Yet, the 23,494 homes listed for sale last month have created a "shadow" rental market. Roughly 25 percent or more of those units are being used as rentals until the housing market rebounds. Multifamily builders, as a result, will only deliver 1,500 new units this year, or about 1,000 fewer than in 2006, reports Marcus & Millichap, a real estate brokerage. Vacancies are expected to remain low as rents grow by 3 percent.

...A Boston-based investor, for example, recently bought the 18-year-old, 256-unit Martinique Bay Apartments at 3000 High View Drive in Henderson for $31.85 million, or $124,414 per unit. The 12.92-acre, 278,840 square-foot complex is mapped for condominiums. The sale price equals $114 per square foot. Grubb & Ellis' Joseph Kupiec, Diane Miramontes and Darcy Miramontes represent the seller.

"While many continue to paint a 'doom and gloom' picture of the Las Vegas real estate market, fundamentals within the industry remain healthy," Bentley said. "The multifamily market in particular has remained healthy and is expected to continue to offer sound investment opportunities."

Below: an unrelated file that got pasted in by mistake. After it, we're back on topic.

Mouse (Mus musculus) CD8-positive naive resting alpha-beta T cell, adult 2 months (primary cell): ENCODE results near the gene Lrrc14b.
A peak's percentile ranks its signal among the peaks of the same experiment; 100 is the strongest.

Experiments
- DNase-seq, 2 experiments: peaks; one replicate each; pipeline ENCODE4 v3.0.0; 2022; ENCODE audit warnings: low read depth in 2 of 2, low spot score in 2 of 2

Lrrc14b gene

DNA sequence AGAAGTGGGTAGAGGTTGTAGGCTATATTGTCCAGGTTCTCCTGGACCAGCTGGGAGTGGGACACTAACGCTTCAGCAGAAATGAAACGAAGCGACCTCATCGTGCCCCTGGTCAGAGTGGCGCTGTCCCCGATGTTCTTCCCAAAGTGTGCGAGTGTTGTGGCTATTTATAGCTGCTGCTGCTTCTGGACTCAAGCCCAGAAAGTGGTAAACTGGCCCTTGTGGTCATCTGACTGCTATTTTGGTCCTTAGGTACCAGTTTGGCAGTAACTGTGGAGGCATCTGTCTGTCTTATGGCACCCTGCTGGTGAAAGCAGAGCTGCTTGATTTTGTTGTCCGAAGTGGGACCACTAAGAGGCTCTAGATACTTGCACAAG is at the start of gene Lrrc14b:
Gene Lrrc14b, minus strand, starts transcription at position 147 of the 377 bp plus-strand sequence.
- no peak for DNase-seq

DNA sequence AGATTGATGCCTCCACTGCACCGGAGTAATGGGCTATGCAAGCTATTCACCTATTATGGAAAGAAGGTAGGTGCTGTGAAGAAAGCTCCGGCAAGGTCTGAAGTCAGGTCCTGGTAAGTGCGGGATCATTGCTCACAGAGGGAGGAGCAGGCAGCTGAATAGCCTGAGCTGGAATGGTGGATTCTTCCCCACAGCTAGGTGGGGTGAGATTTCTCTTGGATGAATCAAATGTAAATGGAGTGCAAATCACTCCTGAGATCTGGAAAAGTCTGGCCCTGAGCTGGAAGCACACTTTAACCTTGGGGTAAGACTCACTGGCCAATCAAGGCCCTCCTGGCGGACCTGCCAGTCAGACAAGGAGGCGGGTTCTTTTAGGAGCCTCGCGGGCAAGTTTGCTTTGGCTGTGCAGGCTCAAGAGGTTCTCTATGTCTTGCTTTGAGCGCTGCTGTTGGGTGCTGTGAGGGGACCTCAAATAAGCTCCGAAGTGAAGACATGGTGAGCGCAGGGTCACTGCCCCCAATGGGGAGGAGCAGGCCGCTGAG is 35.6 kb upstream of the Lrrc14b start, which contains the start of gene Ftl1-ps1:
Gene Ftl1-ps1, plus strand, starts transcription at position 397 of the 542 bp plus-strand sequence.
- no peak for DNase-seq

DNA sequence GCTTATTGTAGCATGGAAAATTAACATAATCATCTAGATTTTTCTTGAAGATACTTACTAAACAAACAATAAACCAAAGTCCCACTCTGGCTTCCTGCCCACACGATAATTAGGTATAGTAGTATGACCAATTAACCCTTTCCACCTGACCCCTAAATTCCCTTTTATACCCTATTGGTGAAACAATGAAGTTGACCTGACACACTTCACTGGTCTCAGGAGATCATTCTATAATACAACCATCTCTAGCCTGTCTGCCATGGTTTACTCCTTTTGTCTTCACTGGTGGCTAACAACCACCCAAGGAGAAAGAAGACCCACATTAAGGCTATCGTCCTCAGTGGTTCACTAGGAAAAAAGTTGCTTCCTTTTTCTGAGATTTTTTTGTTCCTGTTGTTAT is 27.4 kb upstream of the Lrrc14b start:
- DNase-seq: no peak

TECHSHOW-Economic worries mar tech show's glitz

SAN FRANCISCO/LAS VEGAS, Jan 8 (Reuters) - The world's major technology companies are trying to convince consumers they need an expensive, digitally connected home with the latest high-tech gadgets.

But there's a problem: an increasing number of consumers are having trouble just paying for the roof over the heads, much less a 150-inch television.

Few company executives at the annual Consumer Electronics Show in Las Vegas this week can avoid questions about the state of the economy, and the combination of a surge in the U.S. jobless rate, oil around $100 and a worsening credit and housing crisis has many on edge.

"The fourth quarter is full of strange, unanswerable situations related to unemployment, related to GDP, related to everything else," Sony Corp (6758.T: Quote, Profile, Research) Chief Executive Howard Stringer said on Monday after a briefing at the show. "So it's too soon for us to be pessimistic, but I read the papers."